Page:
Day 3 was a little more exciting as we were let out on the open road! This was even more of a challenge as they had forgotten to clear the highways of other road users. Miraculously, we returned after a couple of hours, exhilarated, exhausted, a little more skilled and intact.

Our first adventure took us to this reservoir which we circumnavigated. Every time we stopped for a break, we had to strip off all the protective clothing or we would have expired. The trainers, needless to say only had helmets and possibly only wore those to set a good example to us.

Day 4 was something different again!

Saturday, 16 April 2011

Long Road to Bolgatanga

As we endured the excruciatingly uncomfortable bus journey to Bolgatanga a week ago, I tried to imagine how to describe it to you. Here goes.......Envisage yourself sitting on half a plastic chair surrounded by far too many hot, sweaty and smelly people, predominantly men, in 40C+  temperatures. The chair, which you are being squeezed off by neighbours on both sides, is secured to a flat bed trailer that is being towed at about 50 mph over a cattle grid continuously for 3 hours! That was part of the journey. The other 7 hours were marginally more comfortable. Oh, and there was no sign of a toilet or anything close for all that time! I'm fast realising that ALL journeys over an hour are incredibly uncomfortable and stressful, starting at 4am fighting for a ticket in the dark!

If you imagine a clock face with Wa at 9 and Bolga at 1, it made sense to travel clockwise. Unfortunately, the bus was full by 4am so our only alternative was to travel anti-clockwise via Tamale. Both directions involve a number of hours on dirt roads on a bus with no suspension. The best part was seeing lots of very healthy looking donkeys. We don't have many of those in the Upper West.

Each time we stopped to cram another body into the packed aisles, helpful folk selling snacks passed goodies through the windows to keep us alive.

Never mind we got there, shattered but in one piece. My black rucksack came out from the luggage space underneath the bus, the same colour as the road, orange.

Bolgatanga is the largest town/city in Northern Ghana. It has far more facilities and shopping opportunities than I was aware of. However, we had little chance to take advantage of those this time. We were there for the moto training and that is what we did. Follow the adventures throughout the next few days.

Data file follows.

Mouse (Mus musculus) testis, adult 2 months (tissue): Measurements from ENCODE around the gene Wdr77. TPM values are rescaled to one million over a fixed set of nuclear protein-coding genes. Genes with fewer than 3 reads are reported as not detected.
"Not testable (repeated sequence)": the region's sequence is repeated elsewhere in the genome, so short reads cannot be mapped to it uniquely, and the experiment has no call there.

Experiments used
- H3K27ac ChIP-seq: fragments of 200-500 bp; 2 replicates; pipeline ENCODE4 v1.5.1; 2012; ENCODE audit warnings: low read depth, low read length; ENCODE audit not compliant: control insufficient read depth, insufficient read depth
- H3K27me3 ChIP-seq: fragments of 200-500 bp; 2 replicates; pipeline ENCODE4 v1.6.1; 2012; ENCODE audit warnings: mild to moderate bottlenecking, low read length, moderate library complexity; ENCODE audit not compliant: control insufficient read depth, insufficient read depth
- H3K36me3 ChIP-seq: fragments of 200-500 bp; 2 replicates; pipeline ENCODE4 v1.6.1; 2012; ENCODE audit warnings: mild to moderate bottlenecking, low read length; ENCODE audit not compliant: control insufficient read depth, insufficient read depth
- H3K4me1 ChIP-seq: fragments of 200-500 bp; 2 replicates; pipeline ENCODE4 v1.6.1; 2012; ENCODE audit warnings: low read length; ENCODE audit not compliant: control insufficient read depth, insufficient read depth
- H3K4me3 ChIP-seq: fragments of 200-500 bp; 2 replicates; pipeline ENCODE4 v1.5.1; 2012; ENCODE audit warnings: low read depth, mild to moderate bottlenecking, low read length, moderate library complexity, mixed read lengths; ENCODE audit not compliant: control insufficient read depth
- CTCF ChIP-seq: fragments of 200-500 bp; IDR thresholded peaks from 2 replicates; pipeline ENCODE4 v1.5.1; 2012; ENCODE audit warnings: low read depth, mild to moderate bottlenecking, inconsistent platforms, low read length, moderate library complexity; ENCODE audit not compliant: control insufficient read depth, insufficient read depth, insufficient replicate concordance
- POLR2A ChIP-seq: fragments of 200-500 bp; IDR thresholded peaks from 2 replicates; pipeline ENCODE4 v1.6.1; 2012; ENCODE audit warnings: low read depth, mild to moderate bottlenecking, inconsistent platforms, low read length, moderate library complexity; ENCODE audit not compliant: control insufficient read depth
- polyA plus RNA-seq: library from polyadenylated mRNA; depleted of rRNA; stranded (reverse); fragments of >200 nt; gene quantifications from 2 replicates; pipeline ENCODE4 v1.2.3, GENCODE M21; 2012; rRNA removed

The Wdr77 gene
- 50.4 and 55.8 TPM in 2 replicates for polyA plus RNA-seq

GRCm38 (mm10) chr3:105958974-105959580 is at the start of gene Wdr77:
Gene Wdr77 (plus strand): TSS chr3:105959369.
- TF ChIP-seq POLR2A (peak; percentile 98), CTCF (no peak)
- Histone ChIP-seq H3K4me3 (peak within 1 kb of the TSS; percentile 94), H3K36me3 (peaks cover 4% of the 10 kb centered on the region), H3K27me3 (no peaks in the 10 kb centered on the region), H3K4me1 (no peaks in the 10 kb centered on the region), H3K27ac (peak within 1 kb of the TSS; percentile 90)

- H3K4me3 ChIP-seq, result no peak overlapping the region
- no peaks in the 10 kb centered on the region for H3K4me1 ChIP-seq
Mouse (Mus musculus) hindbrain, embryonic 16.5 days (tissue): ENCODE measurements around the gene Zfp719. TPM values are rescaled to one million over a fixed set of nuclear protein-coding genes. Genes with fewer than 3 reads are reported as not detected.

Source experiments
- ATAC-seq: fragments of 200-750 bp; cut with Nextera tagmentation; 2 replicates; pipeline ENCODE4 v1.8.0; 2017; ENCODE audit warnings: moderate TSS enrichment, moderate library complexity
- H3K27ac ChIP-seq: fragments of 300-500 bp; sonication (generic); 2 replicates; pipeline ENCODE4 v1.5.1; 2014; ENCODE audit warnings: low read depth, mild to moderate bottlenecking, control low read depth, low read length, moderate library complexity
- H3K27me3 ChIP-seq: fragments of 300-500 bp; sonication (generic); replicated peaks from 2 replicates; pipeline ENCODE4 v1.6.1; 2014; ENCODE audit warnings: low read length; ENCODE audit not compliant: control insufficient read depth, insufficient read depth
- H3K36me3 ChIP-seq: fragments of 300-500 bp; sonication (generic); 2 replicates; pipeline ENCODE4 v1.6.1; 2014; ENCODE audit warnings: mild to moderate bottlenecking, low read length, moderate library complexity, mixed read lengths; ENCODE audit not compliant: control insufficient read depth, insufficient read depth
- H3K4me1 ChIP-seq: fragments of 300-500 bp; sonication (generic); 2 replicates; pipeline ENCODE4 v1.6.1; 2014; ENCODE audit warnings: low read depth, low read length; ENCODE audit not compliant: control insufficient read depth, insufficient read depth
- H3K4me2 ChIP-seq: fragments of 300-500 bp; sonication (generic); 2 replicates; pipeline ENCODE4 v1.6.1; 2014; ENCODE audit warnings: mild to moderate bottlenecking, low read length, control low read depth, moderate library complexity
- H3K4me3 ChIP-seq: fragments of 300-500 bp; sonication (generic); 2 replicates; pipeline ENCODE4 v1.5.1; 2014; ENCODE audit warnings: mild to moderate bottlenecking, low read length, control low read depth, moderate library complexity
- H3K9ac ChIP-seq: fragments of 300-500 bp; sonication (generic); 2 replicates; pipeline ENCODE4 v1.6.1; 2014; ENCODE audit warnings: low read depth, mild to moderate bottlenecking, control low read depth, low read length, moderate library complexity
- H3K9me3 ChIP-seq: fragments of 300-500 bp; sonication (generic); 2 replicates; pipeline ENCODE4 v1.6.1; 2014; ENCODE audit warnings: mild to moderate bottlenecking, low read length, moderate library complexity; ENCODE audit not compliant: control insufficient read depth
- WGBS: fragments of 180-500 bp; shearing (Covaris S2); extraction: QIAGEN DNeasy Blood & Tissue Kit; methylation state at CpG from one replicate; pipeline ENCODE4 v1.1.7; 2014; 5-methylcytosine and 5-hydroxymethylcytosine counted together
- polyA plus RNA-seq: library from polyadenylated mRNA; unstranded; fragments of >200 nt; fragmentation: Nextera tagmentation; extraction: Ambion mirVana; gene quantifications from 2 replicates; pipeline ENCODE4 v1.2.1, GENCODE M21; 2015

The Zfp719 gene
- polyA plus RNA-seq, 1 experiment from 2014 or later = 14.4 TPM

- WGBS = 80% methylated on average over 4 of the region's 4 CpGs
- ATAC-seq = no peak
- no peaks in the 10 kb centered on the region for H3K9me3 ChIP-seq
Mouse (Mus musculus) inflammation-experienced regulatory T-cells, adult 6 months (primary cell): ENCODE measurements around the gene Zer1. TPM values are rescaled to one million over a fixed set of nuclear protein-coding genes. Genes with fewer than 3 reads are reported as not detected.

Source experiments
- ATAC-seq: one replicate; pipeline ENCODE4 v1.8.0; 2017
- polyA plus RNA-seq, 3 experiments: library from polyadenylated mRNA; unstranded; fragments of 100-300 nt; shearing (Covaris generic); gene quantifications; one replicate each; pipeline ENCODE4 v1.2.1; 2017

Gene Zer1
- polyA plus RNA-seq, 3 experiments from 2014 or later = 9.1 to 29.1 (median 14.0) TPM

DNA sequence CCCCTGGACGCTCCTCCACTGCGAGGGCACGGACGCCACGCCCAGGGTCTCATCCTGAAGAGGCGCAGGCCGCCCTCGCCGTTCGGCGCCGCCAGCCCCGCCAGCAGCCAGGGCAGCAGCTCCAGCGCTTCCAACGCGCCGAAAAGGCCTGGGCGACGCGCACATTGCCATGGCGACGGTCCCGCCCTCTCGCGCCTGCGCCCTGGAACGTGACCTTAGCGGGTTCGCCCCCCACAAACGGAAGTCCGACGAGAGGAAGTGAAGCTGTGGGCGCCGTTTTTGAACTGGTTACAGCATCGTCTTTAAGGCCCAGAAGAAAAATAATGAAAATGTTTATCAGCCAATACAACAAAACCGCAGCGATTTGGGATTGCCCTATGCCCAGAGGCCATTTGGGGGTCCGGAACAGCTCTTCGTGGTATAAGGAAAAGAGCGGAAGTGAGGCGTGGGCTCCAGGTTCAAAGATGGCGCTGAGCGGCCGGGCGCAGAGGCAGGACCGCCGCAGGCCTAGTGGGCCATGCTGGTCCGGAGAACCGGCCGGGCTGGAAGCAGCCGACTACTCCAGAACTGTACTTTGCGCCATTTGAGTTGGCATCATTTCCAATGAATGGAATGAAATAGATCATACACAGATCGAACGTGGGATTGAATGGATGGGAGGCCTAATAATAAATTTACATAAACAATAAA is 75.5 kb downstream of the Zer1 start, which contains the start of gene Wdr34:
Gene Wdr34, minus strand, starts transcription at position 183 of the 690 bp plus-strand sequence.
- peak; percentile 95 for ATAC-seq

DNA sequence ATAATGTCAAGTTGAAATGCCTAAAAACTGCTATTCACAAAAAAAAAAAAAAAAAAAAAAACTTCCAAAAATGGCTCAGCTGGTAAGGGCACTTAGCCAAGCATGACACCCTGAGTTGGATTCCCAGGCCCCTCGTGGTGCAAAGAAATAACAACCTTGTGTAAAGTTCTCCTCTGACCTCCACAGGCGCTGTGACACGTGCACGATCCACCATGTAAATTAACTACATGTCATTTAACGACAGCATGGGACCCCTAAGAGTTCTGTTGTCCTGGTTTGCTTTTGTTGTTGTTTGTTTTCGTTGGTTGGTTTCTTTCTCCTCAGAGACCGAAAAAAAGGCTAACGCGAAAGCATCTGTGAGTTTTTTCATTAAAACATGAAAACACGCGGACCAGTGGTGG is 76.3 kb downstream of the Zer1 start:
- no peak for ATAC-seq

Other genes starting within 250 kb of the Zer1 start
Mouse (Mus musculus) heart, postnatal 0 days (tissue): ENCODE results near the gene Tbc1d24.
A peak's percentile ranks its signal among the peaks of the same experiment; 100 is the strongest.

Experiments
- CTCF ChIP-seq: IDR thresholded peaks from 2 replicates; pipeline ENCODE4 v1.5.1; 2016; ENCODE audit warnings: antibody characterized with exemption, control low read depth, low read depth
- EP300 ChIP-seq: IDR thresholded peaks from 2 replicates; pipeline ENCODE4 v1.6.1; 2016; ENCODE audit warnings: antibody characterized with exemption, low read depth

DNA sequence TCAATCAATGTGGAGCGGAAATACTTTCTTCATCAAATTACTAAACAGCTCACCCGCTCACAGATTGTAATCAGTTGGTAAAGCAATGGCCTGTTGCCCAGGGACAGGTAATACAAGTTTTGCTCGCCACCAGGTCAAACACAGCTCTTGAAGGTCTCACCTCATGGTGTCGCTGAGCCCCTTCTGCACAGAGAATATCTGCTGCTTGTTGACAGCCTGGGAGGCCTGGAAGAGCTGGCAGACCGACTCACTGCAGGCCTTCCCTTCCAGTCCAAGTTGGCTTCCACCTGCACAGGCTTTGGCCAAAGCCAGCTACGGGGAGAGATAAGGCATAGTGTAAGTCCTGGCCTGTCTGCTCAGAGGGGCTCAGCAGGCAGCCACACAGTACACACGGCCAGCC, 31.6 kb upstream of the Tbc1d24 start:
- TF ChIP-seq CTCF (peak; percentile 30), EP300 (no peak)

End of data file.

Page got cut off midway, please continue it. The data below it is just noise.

Thursday, 7 April 2011

Hard work

These women were walking the 5kms home from the market last evening as we were out walking for pleasure. Their bowls were not full but still contained a heavy load of shopping. They laughed so much when I showed them the photos and set off down the road giggling together. They would certainly not get home before dark.

We saw some beautiful trees but the light was not good enough for photos. I was admiring a huge one when the top branches were ruffled and a small voice shouted down "Nansala, how are you?" The child must have been at least 10 metres above the ground. We never actually saw him!!

I spent the morning preparing for tomorrow's JIM Meeting. The Teachers' Resource Centre was thick with the ever present dust when I opened the door. I mentioned this to someone in the office and within 10 minutes I had an army of 14 year olds with makeshift brushes and cloths. I was astounded by their efficiency and teamwork. They dusted every book, de-cobwebbed the walls and ceiling before sweeping a mountain of dust and rubbish across the floor and through the door. They even fetched water and washed the chairs! They never spoke, looked perfectly happy and stayed on task for nearly an hour until the job was done. I thanked them profusely and I think they thought I was bonkers!

The Teachers' Resources Centre.  There are lights inside but no water or toilets!

Wednesday, 6 April 2011


This could be my last blog for a while. Having felt the weight of the bag I am lugging on the bus to Bolga, I've decided not to take my laptop. All my protective clothing is very heavy. Unless I have access to someone else's I shall probably not write until I return home on April 17th.